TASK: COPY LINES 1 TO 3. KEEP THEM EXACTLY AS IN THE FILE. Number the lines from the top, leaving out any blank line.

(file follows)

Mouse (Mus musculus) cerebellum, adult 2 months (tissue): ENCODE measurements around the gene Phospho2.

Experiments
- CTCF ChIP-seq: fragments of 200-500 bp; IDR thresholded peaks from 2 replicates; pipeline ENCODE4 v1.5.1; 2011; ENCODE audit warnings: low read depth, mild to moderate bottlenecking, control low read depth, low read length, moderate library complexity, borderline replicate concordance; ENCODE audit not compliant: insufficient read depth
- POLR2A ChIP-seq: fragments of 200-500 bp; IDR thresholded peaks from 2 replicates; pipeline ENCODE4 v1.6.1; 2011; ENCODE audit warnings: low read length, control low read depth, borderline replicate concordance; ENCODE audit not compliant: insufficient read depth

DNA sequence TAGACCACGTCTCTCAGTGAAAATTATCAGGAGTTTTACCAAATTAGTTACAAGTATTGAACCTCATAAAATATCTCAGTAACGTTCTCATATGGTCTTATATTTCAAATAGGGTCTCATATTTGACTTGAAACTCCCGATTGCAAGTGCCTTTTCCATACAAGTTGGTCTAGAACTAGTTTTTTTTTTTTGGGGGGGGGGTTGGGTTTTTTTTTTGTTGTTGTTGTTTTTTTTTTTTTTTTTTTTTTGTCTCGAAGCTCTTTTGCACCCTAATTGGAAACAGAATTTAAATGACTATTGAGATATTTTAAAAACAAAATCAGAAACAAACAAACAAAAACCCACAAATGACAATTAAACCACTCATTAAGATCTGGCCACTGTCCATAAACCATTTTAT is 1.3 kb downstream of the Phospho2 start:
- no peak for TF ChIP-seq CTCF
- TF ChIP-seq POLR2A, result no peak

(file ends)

Mouse (Mus musculus) cerebellum, adult 2 months (tissue): ENCODE measurements around the gene Phospho2.

Experiments
- CTCF ChIP-seq: fragments of 200-500 bp; IDR thresholded peaks from 2 replicates; pipeline ENCODE4 v1.5.1; 2011; ENCODE audit warnings: low read depth, mild to moderate bottlenecking, control low read depth, low read length, moderate library complexity, borderline replicate concordance; ENCODE audit not compliant: insufficient read depth